uh-huh! This is exactly what they are like when you're close to them. You feel what are called the primary waves (P waves) first. Those are the higher frequency waves that cause that initial jolt or vibration. Then the stronger secondary waves (S waves) come and those are the ones that do the damage. They feel very different when you're close to them. I'm sure Cal. sur can attest to that fact as well.
Reply With Quote Quick reply to this message
 
Old 07-02-2010, 12:51 PM
 
Location: Pasadena
7,411 posts, read 10,389,847 times
Reputation: 1802
Quote:
Originally Posted by Gentoo View Post
uh-huh! This is exactly what they are like when you're close to them. You feel what are called the primary waves (P waves) first. Those are the higher frequency waves that cause that initial jolt or vibration. Then the stronger secondary waves (S waves) come and those are the ones that do the damage. They feel very different when you're close to them. I'm sure Cal. sur can attest to that fact as well.
You are correct. The first shake starts off relatively gentle followed immediately by heavy jolts. But the Northridge earthquake hit like a hammer from the start.
Reply With Quote Quick reply to this message
 
Old 07-02-2010, 12:54 PM
 
Location: San Diego, California Republic
16,588 posts, read 27,390,347 times
Reputation: 9059
Quote:
Originally Posted by californio sur View Post
You are correct. The first shake starts off relatively gentle followed immediately by heavy jolts. But the Northridge earthquake hit like a hammer from the start.
I thought the damn Northridge quake was here in SD. Of all the quakes I've felt here, that was the most intense, more so than the Easter quake. Remember Big Bear and Landers?
Reply With Quote Quick reply to this message
 
Old 07-02-2010, 05:52 PM
 
Location: Tijuana Exurbs
4,539 posts, read 12,404,526 times
Reputation: 6280
Fortunately, San Diego is not near any subduction faults so we don't have to worry about the truly massive 9+ earthquakes that occur in Chile, Indonesia, or Alaska.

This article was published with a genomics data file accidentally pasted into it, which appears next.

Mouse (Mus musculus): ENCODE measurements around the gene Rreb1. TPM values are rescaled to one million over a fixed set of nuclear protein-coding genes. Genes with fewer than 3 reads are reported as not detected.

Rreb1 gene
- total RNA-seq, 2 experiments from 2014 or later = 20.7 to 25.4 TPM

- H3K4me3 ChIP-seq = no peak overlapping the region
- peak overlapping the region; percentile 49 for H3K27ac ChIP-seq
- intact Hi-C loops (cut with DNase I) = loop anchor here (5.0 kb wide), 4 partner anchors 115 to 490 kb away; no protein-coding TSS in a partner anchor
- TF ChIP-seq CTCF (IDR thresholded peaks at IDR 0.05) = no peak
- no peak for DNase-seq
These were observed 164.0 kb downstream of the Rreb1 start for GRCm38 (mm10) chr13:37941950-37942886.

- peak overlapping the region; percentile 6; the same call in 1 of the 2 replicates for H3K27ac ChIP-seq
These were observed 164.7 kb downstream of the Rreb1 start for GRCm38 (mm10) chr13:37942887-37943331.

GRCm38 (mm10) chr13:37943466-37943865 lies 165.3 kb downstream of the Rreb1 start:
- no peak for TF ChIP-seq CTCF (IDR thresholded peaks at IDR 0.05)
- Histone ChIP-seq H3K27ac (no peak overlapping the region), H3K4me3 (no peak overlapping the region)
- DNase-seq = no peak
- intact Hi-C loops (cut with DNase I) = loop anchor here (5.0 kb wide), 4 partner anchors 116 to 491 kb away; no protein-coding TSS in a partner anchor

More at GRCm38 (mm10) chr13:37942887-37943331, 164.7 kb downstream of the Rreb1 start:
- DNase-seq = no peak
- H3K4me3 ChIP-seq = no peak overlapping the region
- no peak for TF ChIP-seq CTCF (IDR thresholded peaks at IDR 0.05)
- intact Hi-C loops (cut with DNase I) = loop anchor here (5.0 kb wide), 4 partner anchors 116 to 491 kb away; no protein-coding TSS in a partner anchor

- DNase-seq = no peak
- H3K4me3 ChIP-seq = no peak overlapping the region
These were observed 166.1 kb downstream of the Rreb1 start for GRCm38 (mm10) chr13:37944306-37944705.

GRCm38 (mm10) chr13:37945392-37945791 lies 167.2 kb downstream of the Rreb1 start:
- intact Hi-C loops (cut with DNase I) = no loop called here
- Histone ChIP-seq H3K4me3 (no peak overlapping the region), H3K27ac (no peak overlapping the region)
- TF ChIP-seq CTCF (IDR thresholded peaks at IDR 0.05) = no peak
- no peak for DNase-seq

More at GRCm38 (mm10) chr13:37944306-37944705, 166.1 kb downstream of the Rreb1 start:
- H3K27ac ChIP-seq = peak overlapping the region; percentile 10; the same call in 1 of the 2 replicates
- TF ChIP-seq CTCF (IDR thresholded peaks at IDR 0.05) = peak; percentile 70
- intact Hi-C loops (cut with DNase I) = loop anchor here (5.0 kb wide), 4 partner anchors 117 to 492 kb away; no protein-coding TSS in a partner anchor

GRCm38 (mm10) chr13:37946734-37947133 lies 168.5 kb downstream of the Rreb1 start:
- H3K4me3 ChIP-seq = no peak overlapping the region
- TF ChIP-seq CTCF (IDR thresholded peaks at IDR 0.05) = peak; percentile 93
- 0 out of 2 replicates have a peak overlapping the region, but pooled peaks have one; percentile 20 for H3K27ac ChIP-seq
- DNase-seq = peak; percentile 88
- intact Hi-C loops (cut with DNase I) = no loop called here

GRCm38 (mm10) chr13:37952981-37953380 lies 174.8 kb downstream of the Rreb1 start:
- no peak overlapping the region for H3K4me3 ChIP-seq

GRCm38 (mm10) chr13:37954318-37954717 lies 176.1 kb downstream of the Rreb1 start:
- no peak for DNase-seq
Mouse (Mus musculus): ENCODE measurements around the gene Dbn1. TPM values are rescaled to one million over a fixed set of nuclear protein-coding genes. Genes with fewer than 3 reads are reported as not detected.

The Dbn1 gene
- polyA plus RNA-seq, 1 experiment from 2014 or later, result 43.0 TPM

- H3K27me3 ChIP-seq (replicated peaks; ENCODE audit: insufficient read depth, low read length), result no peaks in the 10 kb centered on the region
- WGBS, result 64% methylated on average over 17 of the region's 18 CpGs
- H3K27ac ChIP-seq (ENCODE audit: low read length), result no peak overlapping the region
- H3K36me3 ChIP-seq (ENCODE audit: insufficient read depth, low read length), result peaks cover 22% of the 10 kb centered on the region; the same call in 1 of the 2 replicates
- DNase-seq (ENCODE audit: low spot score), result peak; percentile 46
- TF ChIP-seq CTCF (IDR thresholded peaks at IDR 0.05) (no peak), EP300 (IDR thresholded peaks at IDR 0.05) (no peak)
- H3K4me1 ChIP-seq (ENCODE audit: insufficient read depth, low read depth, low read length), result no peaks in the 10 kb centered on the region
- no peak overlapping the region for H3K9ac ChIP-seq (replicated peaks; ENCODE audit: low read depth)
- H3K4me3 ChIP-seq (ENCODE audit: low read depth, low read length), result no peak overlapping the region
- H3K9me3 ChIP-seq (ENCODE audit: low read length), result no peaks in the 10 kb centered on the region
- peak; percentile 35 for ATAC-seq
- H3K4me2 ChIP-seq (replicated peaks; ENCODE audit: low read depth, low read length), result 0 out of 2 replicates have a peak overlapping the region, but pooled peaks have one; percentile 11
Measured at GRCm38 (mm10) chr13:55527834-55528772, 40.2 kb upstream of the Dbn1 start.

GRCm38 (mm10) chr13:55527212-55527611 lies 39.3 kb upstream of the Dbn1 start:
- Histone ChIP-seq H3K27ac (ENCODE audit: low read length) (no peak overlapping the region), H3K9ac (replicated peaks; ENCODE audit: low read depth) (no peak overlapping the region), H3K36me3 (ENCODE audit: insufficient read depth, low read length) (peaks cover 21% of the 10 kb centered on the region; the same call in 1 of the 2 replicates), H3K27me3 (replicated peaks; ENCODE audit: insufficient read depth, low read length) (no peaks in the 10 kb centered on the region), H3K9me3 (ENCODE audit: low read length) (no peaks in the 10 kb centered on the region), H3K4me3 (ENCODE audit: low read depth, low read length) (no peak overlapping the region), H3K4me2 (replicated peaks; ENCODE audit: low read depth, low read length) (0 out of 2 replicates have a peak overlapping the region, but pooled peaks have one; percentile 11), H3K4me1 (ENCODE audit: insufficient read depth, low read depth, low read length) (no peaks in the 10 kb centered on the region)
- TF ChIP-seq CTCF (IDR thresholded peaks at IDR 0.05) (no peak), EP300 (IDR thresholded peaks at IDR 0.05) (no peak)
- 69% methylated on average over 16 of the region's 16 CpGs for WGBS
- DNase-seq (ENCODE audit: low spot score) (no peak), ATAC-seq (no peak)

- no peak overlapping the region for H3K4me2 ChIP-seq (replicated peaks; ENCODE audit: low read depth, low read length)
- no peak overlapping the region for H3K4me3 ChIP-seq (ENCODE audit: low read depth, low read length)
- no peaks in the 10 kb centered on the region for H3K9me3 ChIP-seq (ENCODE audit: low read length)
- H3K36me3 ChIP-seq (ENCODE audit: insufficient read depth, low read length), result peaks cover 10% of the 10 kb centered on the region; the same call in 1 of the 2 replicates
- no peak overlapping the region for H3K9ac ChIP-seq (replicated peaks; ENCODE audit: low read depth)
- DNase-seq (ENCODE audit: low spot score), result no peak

Reply With Quote Quick reply to this message
 
Old 07-02-2010, 07:03 PM
 
Location: Pasadena
7,411 posts, read 10,389,847 times
Reputation: 1802
Quote:
Originally Posted by kettlepot View Post
Fortunately, San Diego is not near any subduction faults so we don't have to worry about the truly massive 9+ earthquakes that occur in Chile, Indonesia, or Alaska.
Yeah, San Diego is historically safer than both the Bay Area and Los Angeles. A very powerful earthquake on the southern San Andreas could easily be damaging for San Diego also. But science has discovered so many fault lines under the LA metro area that it has to be one of the highest risk areas on the West Coast. Seismologists didn't even know the previously-undiscovered fault line that cause the Northridge even existed until it hit. I've read that Seattle is considered one of the most earthquake prone cities in the nation.
Reply With Quote Quick reply to this message
 
Old 07-02-2010, 08:09 PM
 
Location: San Diego, California Republic
16,588 posts, read 27,390,347 times
Reputation: 9059
Quote:
Originally Posted by californio sur View Post
Yeah, San Diego is historically safer than both the Bay Area and Los Angeles. A very powerful earthquake on the southern San Andreas could easily be damaging for San Diego also. But science has discovered so many fault lines under the LA metro area that it has to be one of the highest risk areas on the West Coast. Seismologists didn't even know the previously-undiscovered fault line that cause the Northridge even existed until it hit. I've read that Seattle is considered one of the most earthquake prone cities in the nation.
The only part of California that is in a subduction zone is Humboldt and Del Norte counties.

You're right about Seattle. Actually it's in the same subduction zone I mentioned above, not to mention there are other faults in that area. The 2001 Nisqually quake was not on the subduction zone. Seattle is in fact more prone to quakes than San Diego.


YouTube - Seattle Quake

Now San Diego was smart when it built most stretches of most freeways. Most are on the ground or in man-made canyons designed for them. Compared to other cities, there aren't as many elevated ones. The most at risk is 805 when it crosses Mission Valley. They finished retrofitting that in the mid 90's however. By comparison, SD is really not in too bad of shape.
Reply With Quote Quick reply to this message
Please register to post and access all features of our very popular forum. It is free and quick. Over $68,000 in prizes has already been given out to active posters on our forum. Additional giveaways are planned.

Detailed information about all U.S. cities, counties, and zip codes on our site: City-data.com.


Reply
Please update this thread with any new information or opinions. This open thread is still read by thousands of people, so we encourage all additional points of view.

Quick Reply
Message:


Settings
X
Data:
Loading data...
Based on 2000-2020 data
Loading data...

123
Hide US histogram


Over $104,000 in prizes was already given out to active posters on our forum and additional giveaways are planned!

Go Back   City-Data Forum > U.S. Forums > California > San Diego

All times are GMT -6.

© 2005-2024, Advameg, Inc. · Please obey Forum Rules · Terms of Use and Privacy Policy · Bug Bounty

City-Data.com - Contact Us - Archive 1, 2, 3, 4, 5, 6, 7, 8, 9, 10, 11, 12, 13, 14, 15, 16, 17, 18, 19, 20, 21, 22, 23, 24, 25, 26, 27, 28, 29, 30, 31, 32, 33, 34, 35, 36, 37 - Top